Harold Washington Library Center
400 S. State St., Chicago

Named after the city’s first African-American mayor, the south Loop-located Harold Washington Library Center is the main library of the Chicago Public Library System. This architectural gem offers rotating exhibits featuring Chicago history and local artists. Its Top 10 things to do list includes a visit to the ninth floor winter garden; rubbing elbows with literary favorites during its author speaker series; and bringing the family to enjoy a story time, creative workshops and drop-in demonstrations.

The Poetry Foundation
61 W. Superior St., Chicago

Publisher of “Poetry” magazine, The Poetry Foundation is an independent literary organization intended to celebrate the genre through a variety of programs and free events throughout the year. Its library is the Midwest’s only library solely dedicated to poetry, and houses a collection of 30,000 volumes, offers poetry-related exhibits and private listening booths for audio and video recordings of poets reading their work. Gallery exhibitions offer an opportunity for visitors to delve into the life of a particular poet or highlight a collection that reflects the mood of the country, such as a recent exhibit on social unrest.

Compiled by Chris Walker

A Book Above
136 W. Vallette St., Ste. 6, Elmhurst

It’s easy to find a copy of Robert Munsch’s “Love You Forever,” one of the best-selling and most popular kids’ books of all time, but what about other wonderful books for children? Carolyn Carrillo struggled for many years to find a place that sold great books for her children. Finally, she gave up and decided to she would have to find them herself and to also offer them to other parents at her own book store, “A Book Above.” Her handpicked selections include books on sports, parenting, literacy, nutrition, special needs, autism and more to help children gain a love for reading and books and to inspire them to pursue their dreams.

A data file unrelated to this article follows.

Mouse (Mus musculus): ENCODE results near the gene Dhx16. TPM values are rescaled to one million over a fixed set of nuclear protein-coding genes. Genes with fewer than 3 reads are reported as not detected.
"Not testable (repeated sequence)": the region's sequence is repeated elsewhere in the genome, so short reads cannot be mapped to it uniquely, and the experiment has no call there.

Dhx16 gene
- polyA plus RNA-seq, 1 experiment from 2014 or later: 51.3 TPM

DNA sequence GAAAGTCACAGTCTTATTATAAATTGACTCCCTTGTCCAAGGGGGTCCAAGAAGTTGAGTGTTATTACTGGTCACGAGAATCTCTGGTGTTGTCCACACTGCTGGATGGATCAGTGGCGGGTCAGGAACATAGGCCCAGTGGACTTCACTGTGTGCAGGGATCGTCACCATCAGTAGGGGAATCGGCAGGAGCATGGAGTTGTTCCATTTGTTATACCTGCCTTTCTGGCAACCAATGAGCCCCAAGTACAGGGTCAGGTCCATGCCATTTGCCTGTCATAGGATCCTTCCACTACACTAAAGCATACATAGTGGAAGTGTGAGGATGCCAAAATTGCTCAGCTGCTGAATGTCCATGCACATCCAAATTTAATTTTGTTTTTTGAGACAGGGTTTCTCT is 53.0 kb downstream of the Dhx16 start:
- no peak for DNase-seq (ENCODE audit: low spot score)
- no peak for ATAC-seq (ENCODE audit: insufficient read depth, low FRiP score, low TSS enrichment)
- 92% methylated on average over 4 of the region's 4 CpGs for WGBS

Centuries & Sleuths Bookstore
7419 Madison St. Forest Park

It’s easy to discuss the movie-going experience with others who pack a theater, but unless you’re the oddest of the odd you’re not going to read a book over someone’s shoulder. It’s unfortunate that it’s not easy for readers to find an outlet to express their feelings about a book with others. Imagine how cool it would be to share your feelings and even ask questions of the author? The experience offered at Centuries & Sleuths is more than finding historical era, international and local mysteries, it’s also gathering with others in the five assorted reader/writer discussion groups that meet regularly and the frequent author events.

Culture Stock
43 E. Galena Blvd. Aurora

“Karma, karma, karma, karma chameleon, you come and go, you come and go…” They do come and go to Culture Stock and you might even find a Culture Club CD or LP amongst its large selection which includes thousands of books and more They also host poetry readings and live music Monday nights have been popular so you might even be lucky enough to hear someone cover Boy George. If you’re looking for a place to hang out that promotes culture and literacy, you’ll find it in downtown Aurora here. More than a bookstore, Culture Stock is a unique cultural center that also serves as a used book and media reseller.